Sending women abroad to work as cheap labor in more affluent societies has become a major bone of contention between Southeast Asian countries in recent years. While legal, the practice often ranks not that far above human trafficking.
In territories like Hong Kong, domestic helpers have legal rights, which they exercise, along with minimum wages and days off. Other countries are far less generous and gain an unfair economic advantage by deploying cheap foreign labor, normally to take care of menial work for atrocious pay.
Singapore and Malaysia have dubious track records, and mistreated maids have become a source of friction with regional neighbors, in particular Indonesia, the Philippines and more recently Cambodia.
Now the plight of one Indonesian woman — charged with stabbing her Malaysian employer 42 times – is ensuring relations with Jakarta remain uneasy and is looming as an election issue in Indonesia. The national poll is due next July.
Wilfrida Soik is on trial in the northern Malaysian state of Kelantan for the murder of her 60-year-old employer, Yeap Seok Pen, a Chinese Malaysian woman with Parkinson’s disease.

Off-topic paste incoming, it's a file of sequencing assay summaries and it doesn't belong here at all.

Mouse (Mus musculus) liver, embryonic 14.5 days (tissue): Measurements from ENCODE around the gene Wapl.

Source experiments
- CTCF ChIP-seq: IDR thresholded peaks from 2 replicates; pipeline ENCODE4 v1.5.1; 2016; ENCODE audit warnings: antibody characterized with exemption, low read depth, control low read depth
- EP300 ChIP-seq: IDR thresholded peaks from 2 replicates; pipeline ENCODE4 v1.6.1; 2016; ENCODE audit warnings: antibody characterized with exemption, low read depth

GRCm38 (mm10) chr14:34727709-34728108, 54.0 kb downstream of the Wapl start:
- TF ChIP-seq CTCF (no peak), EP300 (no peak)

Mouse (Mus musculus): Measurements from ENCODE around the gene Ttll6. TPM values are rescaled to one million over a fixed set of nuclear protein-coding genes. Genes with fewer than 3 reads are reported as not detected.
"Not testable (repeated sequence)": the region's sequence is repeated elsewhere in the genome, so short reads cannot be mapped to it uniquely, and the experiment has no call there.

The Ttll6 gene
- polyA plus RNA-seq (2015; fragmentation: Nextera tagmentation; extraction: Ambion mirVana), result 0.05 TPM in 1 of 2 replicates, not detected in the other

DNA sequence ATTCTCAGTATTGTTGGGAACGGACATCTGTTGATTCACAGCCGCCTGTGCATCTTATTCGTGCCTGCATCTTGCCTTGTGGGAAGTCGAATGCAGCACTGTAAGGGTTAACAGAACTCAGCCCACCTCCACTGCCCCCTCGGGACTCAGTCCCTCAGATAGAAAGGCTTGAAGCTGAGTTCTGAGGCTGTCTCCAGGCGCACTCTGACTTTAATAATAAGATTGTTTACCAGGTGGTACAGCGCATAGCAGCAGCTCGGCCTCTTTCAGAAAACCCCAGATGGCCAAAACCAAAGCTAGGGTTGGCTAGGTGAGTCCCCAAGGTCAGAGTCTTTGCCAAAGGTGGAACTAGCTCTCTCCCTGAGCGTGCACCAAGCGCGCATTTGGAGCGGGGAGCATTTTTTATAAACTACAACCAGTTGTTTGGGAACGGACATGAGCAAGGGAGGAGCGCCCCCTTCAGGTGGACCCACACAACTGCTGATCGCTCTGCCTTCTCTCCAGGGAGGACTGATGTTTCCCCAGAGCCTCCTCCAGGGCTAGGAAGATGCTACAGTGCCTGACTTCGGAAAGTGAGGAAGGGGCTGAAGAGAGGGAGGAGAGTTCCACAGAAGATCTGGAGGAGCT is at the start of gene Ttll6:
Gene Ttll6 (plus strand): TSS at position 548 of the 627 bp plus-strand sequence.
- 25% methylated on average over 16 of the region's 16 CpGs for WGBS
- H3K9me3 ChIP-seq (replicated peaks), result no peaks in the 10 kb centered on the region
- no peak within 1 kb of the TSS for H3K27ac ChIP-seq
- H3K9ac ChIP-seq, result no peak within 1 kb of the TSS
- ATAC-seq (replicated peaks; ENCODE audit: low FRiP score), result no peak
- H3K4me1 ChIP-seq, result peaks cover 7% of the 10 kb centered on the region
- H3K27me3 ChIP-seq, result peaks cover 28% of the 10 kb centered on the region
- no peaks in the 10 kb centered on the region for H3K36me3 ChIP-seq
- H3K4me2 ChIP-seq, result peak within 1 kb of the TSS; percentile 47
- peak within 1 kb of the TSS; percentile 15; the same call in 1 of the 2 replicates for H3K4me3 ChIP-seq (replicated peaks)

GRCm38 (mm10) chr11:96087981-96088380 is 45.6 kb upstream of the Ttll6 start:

But the circumstantial and mitigating evidence surrounding her case has captured the attention of Indonesians with calls for clemency from politicians. In Malaysia’s High Court, Judge Ahmad Zaidi Ibrahim has ordered a psychiatric evaluation of Wilfrida before the case continues.
Her chief backers include Indonesian presidential candidate Prabowo Subianto of the Gerakan Indonesia Raya party, who has taken up her case after hearing Wilfrida was unwittingly trafficked into servitude as a teenager by unscrupulous middlemen who lied about her age.
A campaign to save Wilfrida has been established through change.org and a petition launched, attracting 13,000 signatures to date, amid reports she was abused and as one media report said “underfed and overworked.” She faces the death penalty if convicted.
However, if the defense can prove she was 17-years-old and underaged when procured to Malaysia from eastern Indonesia then charges that she was trafficked should also stand.
“Wilfrida’s case will be a jurisprudence to 174 other Indonesian workers waiting for death penalties in Malaysia and also the 3,000 Indonesians in prison,” Rieke Diah Pitaloka, of Indonesia’s House of Representatives Commission on Labor and Welfare, told local media, while calling on the government to adopt a more serious approach toward protecting foreign workers.
Perhaps just as important are the striking similarities Wilfrida’s case has highlighted between human trafficking and the often sordid business of sending impoverished women to work abroad with little or no legal protection from abusive employers looking for a modern-day slave. Malaysian and Singaporean authorities should take note when next reviewing the rights and working conditions of foreign maids.
Luke Hunt can be followed on Twitter at @lukeanthonyhunt.